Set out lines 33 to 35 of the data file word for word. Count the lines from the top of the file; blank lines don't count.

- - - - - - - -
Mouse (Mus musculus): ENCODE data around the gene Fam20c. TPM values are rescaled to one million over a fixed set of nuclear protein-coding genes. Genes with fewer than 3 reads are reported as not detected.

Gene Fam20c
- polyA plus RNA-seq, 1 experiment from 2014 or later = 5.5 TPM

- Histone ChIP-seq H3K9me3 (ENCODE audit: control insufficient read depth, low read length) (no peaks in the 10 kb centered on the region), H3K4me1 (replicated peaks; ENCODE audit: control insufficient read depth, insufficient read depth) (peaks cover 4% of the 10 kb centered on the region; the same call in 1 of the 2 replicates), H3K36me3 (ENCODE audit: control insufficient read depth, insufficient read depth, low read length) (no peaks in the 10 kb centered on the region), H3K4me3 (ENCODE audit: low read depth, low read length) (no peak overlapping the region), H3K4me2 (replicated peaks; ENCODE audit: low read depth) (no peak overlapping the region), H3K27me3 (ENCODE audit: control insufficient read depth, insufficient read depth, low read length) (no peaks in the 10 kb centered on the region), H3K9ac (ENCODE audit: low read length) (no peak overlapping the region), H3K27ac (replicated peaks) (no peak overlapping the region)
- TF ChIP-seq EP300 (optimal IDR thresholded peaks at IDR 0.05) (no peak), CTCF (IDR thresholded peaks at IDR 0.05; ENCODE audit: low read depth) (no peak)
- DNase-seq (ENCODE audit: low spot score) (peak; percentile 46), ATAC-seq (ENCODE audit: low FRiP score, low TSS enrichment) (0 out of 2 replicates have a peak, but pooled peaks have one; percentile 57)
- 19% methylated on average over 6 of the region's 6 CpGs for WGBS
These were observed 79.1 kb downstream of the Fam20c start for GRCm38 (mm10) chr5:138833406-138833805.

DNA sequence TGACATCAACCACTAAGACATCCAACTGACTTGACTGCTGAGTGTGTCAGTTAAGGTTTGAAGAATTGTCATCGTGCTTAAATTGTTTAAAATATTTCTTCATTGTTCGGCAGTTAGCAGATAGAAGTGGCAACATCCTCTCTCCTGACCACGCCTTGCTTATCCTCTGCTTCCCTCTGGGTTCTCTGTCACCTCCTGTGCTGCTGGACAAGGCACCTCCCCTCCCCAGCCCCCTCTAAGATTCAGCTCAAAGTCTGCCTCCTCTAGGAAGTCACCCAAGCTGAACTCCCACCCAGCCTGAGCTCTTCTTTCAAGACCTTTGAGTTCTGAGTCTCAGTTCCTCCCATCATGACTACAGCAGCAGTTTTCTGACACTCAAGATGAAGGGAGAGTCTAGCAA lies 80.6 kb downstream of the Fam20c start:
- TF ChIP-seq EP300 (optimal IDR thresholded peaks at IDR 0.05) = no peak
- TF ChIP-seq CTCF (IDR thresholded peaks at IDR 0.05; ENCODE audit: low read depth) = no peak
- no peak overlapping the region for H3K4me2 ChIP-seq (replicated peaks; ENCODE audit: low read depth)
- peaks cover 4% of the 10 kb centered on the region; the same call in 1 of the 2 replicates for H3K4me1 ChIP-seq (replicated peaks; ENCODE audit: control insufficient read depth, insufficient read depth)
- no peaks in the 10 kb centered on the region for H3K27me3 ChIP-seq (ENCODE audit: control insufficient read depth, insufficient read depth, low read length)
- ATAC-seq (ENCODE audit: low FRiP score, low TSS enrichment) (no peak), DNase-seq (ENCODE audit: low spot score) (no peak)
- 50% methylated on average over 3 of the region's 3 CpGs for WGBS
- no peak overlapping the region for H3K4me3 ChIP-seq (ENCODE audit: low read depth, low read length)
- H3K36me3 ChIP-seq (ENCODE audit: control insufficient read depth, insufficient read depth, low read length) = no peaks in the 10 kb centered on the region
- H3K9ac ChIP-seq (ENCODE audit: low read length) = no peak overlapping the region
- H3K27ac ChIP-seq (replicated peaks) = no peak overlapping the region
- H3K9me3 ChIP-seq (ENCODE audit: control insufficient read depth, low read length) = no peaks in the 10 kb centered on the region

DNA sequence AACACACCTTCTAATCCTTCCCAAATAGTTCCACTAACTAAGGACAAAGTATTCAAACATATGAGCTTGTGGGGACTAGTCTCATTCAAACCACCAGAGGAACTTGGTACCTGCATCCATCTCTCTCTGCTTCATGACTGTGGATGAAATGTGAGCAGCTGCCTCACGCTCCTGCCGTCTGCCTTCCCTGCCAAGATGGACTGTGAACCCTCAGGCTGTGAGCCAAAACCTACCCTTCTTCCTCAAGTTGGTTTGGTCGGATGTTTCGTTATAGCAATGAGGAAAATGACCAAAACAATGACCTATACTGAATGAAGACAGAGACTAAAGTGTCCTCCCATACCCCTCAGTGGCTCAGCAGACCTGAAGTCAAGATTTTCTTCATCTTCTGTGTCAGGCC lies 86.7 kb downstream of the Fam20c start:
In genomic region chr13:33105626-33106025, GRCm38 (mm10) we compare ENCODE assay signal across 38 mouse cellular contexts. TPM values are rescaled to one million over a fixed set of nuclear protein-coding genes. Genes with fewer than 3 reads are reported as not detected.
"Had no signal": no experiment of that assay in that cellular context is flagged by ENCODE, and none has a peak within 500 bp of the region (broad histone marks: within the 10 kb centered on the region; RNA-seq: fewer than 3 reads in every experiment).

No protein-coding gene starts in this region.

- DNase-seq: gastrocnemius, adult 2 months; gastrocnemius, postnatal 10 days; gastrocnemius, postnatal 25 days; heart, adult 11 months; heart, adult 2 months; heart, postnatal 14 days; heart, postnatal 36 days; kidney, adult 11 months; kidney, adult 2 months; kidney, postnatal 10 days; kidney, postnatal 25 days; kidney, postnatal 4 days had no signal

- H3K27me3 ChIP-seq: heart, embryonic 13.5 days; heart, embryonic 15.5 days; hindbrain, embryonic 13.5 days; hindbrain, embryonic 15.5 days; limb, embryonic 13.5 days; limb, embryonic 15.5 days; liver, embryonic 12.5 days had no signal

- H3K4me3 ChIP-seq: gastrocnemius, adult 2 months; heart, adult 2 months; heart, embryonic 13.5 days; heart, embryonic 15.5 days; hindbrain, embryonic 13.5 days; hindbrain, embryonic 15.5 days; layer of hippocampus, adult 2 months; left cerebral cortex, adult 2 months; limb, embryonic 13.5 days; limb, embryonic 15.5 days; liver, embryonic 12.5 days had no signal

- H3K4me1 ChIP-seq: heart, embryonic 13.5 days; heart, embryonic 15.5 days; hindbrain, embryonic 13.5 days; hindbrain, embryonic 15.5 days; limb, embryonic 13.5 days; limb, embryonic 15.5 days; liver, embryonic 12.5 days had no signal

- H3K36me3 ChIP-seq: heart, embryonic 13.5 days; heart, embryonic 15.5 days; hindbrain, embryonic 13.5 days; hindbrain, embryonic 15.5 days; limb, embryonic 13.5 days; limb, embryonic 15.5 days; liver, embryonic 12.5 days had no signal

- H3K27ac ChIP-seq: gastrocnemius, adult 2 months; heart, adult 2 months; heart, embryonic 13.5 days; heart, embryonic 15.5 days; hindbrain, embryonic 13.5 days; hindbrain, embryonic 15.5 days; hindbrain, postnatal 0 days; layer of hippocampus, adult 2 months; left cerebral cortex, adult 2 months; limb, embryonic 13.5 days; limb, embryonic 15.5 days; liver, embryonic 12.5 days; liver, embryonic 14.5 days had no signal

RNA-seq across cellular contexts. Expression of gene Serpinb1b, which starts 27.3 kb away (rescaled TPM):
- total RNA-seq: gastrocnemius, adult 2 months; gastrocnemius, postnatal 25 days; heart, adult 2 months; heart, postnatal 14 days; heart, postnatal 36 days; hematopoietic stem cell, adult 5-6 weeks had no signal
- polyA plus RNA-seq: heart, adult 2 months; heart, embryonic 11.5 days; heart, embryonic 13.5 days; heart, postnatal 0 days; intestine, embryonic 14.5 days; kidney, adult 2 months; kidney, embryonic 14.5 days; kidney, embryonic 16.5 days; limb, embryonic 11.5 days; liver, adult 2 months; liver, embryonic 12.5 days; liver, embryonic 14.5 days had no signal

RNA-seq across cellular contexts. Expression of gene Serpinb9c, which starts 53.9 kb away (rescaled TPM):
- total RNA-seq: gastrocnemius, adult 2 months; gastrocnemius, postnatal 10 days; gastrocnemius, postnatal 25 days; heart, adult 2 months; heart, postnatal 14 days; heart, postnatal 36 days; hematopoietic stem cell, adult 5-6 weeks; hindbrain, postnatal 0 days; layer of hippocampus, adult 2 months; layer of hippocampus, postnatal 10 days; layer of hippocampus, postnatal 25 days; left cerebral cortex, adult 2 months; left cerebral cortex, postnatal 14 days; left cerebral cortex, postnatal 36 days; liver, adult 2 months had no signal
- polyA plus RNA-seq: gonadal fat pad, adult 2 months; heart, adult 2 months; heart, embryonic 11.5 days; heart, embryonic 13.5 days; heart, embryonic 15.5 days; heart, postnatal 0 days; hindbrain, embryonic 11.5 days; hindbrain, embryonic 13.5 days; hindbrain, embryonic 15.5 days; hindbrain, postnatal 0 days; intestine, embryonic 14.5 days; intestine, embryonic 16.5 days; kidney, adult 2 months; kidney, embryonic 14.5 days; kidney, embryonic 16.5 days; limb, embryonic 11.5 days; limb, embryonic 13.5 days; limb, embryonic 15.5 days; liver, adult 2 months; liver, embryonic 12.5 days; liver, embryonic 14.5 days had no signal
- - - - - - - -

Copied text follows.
- total RNA-seq: gastrocnemius, adult 2 months; gastrocnemius, postnatal 25 days; heart, adult 2 months; heart, postnatal 14 days; heart, postnatal 36 days; hematopoietic stem cell, adult 5-6 weeks had no signal
- polyA plus RNA-seq: heart, adult 2 months; heart, embryonic 11.5 days; heart, embryonic 13.5 days; heart, postnatal 0 days; intestine, embryonic 14.5 days; kidney, adult 2 months; kidney, embryonic 14.5 days; kidney, embryonic 16.5 days; limb, embryonic 11.5 days; liver, adult 2 months; liver, embryonic 12.5 days; liver, embryonic 14.5 days had no signal

RNA-seq across cellular contexts. Expression of gene Serpinb9c, which starts 53.9 kb away (rescaled TPM):